People Who Are Immunocompromised
COVID-19 vaccine is recommended for people who are immunocompromised because of their increased risk of severe illness with COVID-19.2 This dose is intended to address the risk of lowered or non-response to the standard 2 dose schedule.
A third primary dose of COVID-19 vaccine is recommended for people aged 12 years with severe immunocompromise at 26 months after the second vaccine dose.
A third primary dose is not currently recommended for children aged 5 to 11 years who are severely immunocompromised. ATAGI is reviewing emerging evidence on vaccination for children aged 5 to 11 years. This advice will be updated when more information is available.
An mRNA COVID-19 vaccine is preferred for the third dose. This is because most studies of third doses of COVID-19 vaccine in immunocompromised people have used mRNA vaccines. The AstraZeneca COVID-19 vaccine can be used for the third dose for people who have received AstraZeneca for their first 2 doses, or if there are contraindications to mRNA COVID-19 vaccines.
In severely immunocompromised people who have recently been recommended to receive a third dose for a primary COVID-19 vaccine course, a booster dose is recommended at 4 months, in line with the general population.
There are many causes and varying degrees of immunocompromise. The risk of COVID-19 will vary according to:
- the number and type of underlying conditions
- medical management
- other factors.
For more details, see the:
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People With A Past Sars
People with SARS-CoV-2 infection can be vaccinated as soon as they have recovered from their acute illness, or can defer vaccination for up to 6 months after onset of the SARS-CoV-2 infection. People who have received an anti-SARS-CoV-2 monoclonal antibody or convalescent plasma should defer future doses of COVID-19 vaccine for at least 90 days.
Past infection reduces the risk of reinfection for at least 6 months.42-43 A 2-dose primary schedule is recommended in previously infected people and is safe and well tolerated.42,44,45 A 3-dose primary schedule is recommended in previously infected people with severe immunocompromise.
People who have prolonged symptoms from COVID-19 beyond 6 months after the initial illness can be vaccinated. Laboratory testing to detect current or past infection with SARS-CoV-2 before vaccination is neither necessary nor recommended.
Pfizer COVID-19 vaccination in people with a past SARS-CoV-2 infection
In the phase II/III trial of the Pfizer COVID-19 vaccine, the vaccine was administered to a small number of people with serological evidence of previous SARS-CoV-2 infection. No specific safety issues were reported among these people. Overall efficacy was high when people who had had previous SARS-CoV-2 infection were also included for analysis. Efficacy was not reported separately for people who had previous SARS-CoV-2 infection.
Moderna COVID-19 vaccination in people with a past SARS-CoV-2 infection
How Do These Vaccines Work
The Pfizer-BioNTech and Moderna vaccines both use mRNA technology. The cells in your body naturally use mRNA all the time to create many different types of proteins that you need to stay healthy.
The mRNA in the two-dose COVID-19 vaccines provide the cells of your body with instructions on how to make the spike protein thats specific to the new coronavirus. This spike protein is found on the surface of the virus. It uses this spike protein to attach to and enter a host cell in your body.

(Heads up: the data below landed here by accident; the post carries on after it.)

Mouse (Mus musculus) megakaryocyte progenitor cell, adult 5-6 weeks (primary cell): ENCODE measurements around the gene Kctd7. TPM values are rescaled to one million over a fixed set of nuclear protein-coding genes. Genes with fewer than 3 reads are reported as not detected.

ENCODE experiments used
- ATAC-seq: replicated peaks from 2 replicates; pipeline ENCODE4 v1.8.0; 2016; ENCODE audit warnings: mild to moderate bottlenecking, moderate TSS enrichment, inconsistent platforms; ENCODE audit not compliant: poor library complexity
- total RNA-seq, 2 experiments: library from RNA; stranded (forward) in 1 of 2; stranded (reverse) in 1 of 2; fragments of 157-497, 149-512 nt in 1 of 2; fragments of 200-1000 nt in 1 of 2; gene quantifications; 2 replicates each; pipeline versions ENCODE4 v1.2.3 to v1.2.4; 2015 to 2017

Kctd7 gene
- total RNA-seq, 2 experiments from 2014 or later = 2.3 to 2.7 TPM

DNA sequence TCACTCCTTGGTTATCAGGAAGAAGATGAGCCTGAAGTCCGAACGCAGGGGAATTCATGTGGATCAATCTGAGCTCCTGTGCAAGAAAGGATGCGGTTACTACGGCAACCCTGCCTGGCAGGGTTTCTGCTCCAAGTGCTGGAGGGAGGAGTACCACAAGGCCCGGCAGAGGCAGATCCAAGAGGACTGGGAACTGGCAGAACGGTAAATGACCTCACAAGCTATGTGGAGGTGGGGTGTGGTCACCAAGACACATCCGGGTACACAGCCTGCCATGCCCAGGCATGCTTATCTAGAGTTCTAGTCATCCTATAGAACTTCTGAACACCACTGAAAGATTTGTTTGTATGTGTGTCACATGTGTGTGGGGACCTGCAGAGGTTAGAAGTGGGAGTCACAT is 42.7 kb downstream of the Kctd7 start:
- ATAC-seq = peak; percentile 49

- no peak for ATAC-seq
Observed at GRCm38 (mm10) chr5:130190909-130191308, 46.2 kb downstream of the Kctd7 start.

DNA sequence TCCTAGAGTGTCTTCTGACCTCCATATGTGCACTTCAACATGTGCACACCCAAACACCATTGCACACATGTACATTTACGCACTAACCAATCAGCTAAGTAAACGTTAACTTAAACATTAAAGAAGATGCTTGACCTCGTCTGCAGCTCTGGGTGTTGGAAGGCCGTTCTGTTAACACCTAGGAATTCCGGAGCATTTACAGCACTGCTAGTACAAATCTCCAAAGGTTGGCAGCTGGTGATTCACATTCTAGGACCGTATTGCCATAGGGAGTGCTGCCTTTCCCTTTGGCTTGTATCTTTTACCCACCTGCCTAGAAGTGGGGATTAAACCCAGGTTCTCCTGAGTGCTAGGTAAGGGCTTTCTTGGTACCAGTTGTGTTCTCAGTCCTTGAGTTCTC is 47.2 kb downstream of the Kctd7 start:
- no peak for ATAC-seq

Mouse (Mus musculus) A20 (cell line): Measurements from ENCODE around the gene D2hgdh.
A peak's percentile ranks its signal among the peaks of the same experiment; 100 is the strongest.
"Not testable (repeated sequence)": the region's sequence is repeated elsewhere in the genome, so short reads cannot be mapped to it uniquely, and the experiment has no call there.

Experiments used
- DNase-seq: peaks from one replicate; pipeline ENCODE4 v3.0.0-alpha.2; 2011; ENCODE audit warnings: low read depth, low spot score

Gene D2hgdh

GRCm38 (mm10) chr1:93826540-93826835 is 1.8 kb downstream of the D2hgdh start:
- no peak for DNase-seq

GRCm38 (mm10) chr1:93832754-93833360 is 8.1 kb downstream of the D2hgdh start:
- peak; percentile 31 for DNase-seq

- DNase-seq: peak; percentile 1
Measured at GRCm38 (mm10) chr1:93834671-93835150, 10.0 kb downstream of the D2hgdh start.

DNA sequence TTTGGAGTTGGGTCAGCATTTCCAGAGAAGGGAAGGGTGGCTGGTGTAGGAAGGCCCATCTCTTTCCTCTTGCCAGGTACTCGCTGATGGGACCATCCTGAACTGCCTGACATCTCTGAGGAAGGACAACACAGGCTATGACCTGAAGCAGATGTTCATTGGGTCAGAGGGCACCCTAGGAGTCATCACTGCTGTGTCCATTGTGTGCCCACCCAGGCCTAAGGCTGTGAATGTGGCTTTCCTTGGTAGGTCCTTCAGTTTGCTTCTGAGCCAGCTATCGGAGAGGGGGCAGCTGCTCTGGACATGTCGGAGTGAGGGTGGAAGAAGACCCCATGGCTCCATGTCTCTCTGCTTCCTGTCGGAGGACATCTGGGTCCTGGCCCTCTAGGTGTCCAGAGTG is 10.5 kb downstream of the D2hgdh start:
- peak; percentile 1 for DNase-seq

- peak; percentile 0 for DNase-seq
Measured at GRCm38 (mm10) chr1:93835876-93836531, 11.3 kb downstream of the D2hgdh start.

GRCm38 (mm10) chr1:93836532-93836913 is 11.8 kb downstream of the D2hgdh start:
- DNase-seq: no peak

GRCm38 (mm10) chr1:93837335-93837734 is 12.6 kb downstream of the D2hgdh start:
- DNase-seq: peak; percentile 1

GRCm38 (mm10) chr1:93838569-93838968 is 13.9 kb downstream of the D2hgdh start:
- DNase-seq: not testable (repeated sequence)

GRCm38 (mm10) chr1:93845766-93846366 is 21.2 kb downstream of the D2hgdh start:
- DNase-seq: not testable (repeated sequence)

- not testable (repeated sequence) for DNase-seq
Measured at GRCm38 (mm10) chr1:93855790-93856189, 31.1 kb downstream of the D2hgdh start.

When you get your COVID-19 vaccine, your immune system processes information on the spike protein and generates an immune response to it. This includes the production of antibodies.
Vaccines hinge on a very important aspect of your immune system, which is the fact that it has memory. After your vaccination, your immune system continues to store information on the spike protein.
If youre exposed to the new coronavirus, your immune system will then use this stored information to respond and protect you from the virus. This can help prevent you from becoming sick with COVID-19.
The entire immunity process typically takes around 2 weeks after the second dose of vaccine. Thats why you can still contract the new coronavirus and become ill if youre exposed to it shortly after getting your vaccine.
relatively weak immune response when given as just one dose. However, there was a stronger immune response when a second dose was added.
Why do you need this waiting period?
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The Change Is Not Yet Official
The change to the dosing schedule has not yet been finalized by the CDC.
According to Cameron, changing the dosing interval recommendations involves a rigorous process with multiple checks and balances across many institutions, regulatory centers, and scientific groups.
The vaccine scheduling dataset supporting any change needs to be of sufficient size and scope before changes can be approved and adopted, Cameron said.
What Is An Emergency Use Authorization
The FDA can issue an Emergency Use Authorization to allow the use of unapproved medical products in an emergency to diagnose, treat, or prevent serious or life-threatening diseases or conditions when specific criteria have been met, including that there are no adequate, approved, and available alternatives.
Manufactures submit a request for an EUA to the FDA which is reviewed, and a determination is made by the FDA about authorizing the EUA.
On Aug. 23, 2021, the FDA issued full approval of the Pfizer vaccine for those 16 and older. This full approval further indicates how safe and effective the vaccines are.
Under 18 years
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Adults Aged < 60 Years
Pfizer or Moderna COVID-19 vaccines are preferred over AstraZeneca in people aged < 60 years. This is based on the higher risk and observed severity of thrombosis with thrombocytopenia syndrome in people aged < 60 years compared with people aged 60 years. People aged 60 years are also at higher risk of severe illness from COVID-19, meaning the benefits of vaccination outweigh the very small risk of TTS.